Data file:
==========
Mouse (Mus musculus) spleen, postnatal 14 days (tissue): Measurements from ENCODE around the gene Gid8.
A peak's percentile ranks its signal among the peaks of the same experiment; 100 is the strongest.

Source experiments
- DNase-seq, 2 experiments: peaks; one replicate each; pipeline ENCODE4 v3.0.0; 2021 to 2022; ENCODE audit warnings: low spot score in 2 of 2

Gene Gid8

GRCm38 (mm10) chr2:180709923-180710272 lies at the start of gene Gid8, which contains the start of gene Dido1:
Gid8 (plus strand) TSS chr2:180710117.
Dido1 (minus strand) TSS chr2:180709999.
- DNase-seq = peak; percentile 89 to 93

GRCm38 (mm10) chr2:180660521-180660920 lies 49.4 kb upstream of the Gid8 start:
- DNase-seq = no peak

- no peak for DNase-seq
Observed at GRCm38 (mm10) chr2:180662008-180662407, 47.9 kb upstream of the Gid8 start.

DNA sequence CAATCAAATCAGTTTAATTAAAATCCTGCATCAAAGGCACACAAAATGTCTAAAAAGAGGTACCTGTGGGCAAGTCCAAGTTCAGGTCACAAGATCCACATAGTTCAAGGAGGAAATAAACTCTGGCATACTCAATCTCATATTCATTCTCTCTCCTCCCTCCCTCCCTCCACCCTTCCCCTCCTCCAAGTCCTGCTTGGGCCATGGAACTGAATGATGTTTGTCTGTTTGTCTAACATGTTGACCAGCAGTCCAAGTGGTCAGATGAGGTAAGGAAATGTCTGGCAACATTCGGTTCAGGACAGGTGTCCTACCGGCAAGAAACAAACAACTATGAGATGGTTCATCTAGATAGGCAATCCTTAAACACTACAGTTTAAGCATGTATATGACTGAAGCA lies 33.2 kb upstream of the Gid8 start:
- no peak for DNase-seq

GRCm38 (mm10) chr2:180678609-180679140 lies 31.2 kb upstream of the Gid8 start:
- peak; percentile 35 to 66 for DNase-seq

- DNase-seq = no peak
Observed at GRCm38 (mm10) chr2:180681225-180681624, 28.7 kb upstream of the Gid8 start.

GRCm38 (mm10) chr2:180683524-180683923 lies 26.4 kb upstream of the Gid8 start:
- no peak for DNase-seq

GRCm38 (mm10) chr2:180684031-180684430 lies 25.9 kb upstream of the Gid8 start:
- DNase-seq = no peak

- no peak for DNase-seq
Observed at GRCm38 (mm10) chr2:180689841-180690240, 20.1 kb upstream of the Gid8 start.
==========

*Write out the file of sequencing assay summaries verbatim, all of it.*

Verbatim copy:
Mouse (Mus musculus) spleen, postnatal 14 days (tissue): Measurements from ENCODE around the gene Gid8.
A peak's percentile ranks its signal among the peaks of the same experiment; 100 is the strongest.

Source experiments
- DNase-seq, 2 experiments: peaks; one replicate each; pipeline ENCODE4 v3.0.0; 2021 to 2022; ENCODE audit warnings: low spot score in 2 of 2

Gene Gid8

GRCm38 (mm10) chr2:180709923-180710272 lies at the start of gene Gid8, which contains the start of gene Dido1:
Gid8 (plus strand) TSS chr2:180710117.
Dido1 (minus strand) TSS chr2:180709999.
- DNase-seq = peak; percentile 89 to 93

GRCm38 (mm10) chr2:180660521-180660920 lies 49.4 kb upstream of the Gid8 start:
- DNase-seq = no peak

- no peak for DNase-seq
Observed at GRCm38 (mm10) chr2:180662008-180662407, 47.9 kb upstream of the Gid8 start.

DNA sequence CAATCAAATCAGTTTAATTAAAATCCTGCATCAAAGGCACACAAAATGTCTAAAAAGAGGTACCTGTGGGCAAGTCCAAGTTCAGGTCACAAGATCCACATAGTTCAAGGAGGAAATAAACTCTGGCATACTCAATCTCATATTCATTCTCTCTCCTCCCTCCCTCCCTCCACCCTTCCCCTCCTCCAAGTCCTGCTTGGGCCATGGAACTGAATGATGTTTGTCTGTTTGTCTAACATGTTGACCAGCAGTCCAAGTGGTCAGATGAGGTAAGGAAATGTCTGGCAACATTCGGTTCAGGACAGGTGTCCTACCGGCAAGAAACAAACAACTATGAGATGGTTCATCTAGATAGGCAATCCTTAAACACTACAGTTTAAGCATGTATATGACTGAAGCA lies 33.2 kb upstream of the Gid8 start:
- no peak for DNase-seq

GRCm38 (mm10) chr2:180678609-180679140 lies 31.2 kb upstream of the Gid8 start:
- peak; percentile 35 to 66 for DNase-seq

- DNase-seq = no peak
Observed at GRCm38 (mm10) chr2:180681225-180681624, 28.7 kb upstream of the Gid8 start.

GRCm38 (mm10) chr2:180683524-180683923 lies 26.4 kb upstream of the Gid8 start:
- no peak for DNase-seq

GRCm38 (mm10) chr2:180684031-180684430 lies 25.9 kb upstream of the Gid8 start:
- DNase-seq = no peak

- no peak for DNase-seq
Observed at GRCm38 (mm10) chr2:180689841-180690240, 20.1 kb upstream of the Gid8 start.